Deadline for payment for repairs
Just days before the deadline for the apartment owners to pay the hefty cost of repairs of more than $9 million suggested nearly three years ago, the building collapsed and the report warned of “major structural damage.”
Authorities confirmed on Sunday that the remains of four other people have been found. They are 80-year-old Leon Oliwkowicz; Christina Beatrice Elvira, 74 years old; Anna Ortiz, 46 years old; 26 years old Luis Bermudez (Luis Bermudez). Levine Cava said that the number of missing persons is 151. The last person rescued was found on Thursday, just a few hours after the collapse.
Miami-Dade assistant fire chief Raide Jadallah explained that the conditions at the scene — the building was burned down when it collapsed — frustrated the staff looking for survivors. Alan Kominsky, head of the Miami-Dade Fire and Rescue Department, said his team is hopeful of finding people alive, but must continue to move slowly and methodically.
“The debris field is scattered everywhere and very compact,” he said, noting that the team must stabilize and support the debris as it moves forward.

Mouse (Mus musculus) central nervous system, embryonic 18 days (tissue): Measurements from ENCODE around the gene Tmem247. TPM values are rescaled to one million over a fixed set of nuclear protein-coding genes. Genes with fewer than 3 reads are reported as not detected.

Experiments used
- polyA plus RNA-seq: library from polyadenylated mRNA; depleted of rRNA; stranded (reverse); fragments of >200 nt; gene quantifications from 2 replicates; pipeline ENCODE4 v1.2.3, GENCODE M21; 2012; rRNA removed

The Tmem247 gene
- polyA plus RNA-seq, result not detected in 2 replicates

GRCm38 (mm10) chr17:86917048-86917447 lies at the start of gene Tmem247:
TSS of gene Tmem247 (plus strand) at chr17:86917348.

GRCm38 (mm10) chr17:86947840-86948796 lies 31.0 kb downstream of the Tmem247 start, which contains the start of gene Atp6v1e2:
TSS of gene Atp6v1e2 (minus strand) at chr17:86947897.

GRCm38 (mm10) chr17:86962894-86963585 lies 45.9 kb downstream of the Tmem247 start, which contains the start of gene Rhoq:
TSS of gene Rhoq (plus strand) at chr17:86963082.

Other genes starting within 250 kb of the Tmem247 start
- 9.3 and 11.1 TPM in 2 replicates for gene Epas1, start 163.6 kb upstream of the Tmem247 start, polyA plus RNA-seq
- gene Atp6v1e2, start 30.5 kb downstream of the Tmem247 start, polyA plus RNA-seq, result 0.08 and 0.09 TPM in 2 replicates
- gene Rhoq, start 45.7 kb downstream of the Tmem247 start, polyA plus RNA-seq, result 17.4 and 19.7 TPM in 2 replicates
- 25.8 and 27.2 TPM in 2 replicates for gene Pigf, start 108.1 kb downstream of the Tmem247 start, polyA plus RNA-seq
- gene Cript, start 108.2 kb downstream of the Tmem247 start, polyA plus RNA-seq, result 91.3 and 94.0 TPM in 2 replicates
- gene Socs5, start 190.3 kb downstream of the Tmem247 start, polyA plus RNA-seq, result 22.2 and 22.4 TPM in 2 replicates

He said: “We can’t just enter and move things irregularly, because this can have the worst results.”
According to Adrian Garulay, CEO of Spec Ops Group, which sells them, the tools used by rescuers include microwave radar equipment developed by NASA’s Jet Propulsion Laboratory and the Department of Homeland Security, which can “see” solid concrete up to 20 centimeters high. The suitcase-sized device can detect human breathing and heartbeat. It was deployed by a seven-person search and rescue team from the Mexican Jewish community on Sunday.
Levin Kava said that at any time there are six to eight teams actively looking for the garbage dump, and hundreds of players are on standby at any time, ready to rotate. She said that since Thursday, the teams have been working around the clock and there is never a shortage of personnel.
US President Joe Biden said in a statement that after Criswell visited the site, he had a conversation with the Federal Emergency Management Agency Director Dean Criswell about field work. Biden said his government is ready to provide assistance and support.
“For families who endured this tragedy, this is an unimaginably difficult time,” Biden said. “At this terrible moment, my heart is with everyone who is suffering.”
On Saturday night, the crew dug a trench 38 meters long, 6 meters wide and 12 meters deep, which allowed the team to find more corpses and human remains.
Earl Tilton, who runs a search and rescue consulting company in North Carolina, said that rushing into the rubble without careful planning and execution can harm or kill rescuers and the people they are trying to save.
He said that “moving the wrong piece at the wrong time could cause it to fall on” the workers and crush them.
But Tilton was not wrong in agreeing that his family continued to have hope. He said that in past urban rescues, rescuers found survivors one week after the initial disaster.